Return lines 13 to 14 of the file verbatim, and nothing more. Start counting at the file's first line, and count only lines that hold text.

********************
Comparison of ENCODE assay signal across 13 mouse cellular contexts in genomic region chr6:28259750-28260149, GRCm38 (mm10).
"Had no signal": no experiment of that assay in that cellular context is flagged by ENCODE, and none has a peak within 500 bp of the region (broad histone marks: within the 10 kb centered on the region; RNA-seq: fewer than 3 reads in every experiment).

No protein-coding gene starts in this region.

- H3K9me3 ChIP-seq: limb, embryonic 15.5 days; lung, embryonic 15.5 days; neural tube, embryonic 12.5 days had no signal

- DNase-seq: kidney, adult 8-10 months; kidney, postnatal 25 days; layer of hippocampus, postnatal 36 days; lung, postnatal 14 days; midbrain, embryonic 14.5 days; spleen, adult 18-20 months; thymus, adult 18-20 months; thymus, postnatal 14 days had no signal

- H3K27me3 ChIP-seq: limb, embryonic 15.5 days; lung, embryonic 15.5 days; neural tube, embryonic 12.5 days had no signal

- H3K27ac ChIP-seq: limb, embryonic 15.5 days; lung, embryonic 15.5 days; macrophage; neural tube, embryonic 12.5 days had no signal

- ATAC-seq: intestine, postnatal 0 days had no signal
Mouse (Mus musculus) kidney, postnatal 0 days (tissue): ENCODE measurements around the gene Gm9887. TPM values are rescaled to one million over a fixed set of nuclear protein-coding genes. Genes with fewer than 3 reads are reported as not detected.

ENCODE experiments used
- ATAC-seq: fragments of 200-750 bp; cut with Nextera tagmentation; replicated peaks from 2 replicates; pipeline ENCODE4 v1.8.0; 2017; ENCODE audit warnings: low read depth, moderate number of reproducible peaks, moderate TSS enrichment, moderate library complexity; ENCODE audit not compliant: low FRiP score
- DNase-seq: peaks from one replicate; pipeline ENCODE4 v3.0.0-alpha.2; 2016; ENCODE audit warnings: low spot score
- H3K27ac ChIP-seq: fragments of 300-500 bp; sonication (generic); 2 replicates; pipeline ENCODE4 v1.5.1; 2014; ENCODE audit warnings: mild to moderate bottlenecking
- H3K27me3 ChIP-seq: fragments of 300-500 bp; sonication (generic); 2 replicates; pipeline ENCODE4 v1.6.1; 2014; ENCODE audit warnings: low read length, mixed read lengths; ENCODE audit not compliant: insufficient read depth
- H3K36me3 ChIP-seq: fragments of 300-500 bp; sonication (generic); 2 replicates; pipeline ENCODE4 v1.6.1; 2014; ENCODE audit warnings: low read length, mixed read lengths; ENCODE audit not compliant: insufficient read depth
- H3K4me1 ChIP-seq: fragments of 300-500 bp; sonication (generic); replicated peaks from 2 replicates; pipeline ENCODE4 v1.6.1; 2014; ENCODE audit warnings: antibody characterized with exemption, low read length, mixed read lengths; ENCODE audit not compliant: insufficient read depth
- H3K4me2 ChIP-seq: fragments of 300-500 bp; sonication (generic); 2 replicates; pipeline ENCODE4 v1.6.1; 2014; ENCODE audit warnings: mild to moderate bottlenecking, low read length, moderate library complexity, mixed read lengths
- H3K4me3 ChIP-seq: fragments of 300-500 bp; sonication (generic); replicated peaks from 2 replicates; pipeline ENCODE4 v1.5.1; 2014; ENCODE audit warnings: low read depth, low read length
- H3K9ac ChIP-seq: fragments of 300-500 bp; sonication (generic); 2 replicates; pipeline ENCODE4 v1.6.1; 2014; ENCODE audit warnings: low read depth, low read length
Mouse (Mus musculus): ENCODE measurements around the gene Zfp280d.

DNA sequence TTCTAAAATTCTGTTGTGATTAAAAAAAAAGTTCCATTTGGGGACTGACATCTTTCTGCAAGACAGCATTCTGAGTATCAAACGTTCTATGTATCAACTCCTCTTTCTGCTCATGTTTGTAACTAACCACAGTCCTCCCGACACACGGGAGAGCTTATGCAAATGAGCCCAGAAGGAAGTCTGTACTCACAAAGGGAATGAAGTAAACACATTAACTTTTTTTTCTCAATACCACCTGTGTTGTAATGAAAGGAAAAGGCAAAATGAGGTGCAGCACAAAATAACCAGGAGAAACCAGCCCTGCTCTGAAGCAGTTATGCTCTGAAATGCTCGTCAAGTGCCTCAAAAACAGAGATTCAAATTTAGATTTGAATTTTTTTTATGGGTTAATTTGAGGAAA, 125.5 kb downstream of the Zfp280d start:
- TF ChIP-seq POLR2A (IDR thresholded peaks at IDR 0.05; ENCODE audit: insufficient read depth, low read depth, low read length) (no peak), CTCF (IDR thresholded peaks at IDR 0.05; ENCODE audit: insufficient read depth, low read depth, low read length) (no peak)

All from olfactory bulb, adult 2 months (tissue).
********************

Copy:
- H3K27ac ChIP-seq: fragments of 300-500 bp; sonication (generic); 2 replicates; pipeline ENCODE4 v1.5.1; 2014; ENCODE audit warnings: mild to moderate bottlenecking
- H3K27me3 ChIP-seq: fragments of 300-500 bp; sonication (generic); 2 replicates; pipeline ENCODE4 v1.6.1; 2014; ENCODE audit warnings: low read length, mixed read lengths; ENCODE audit not compliant: insufficient read depth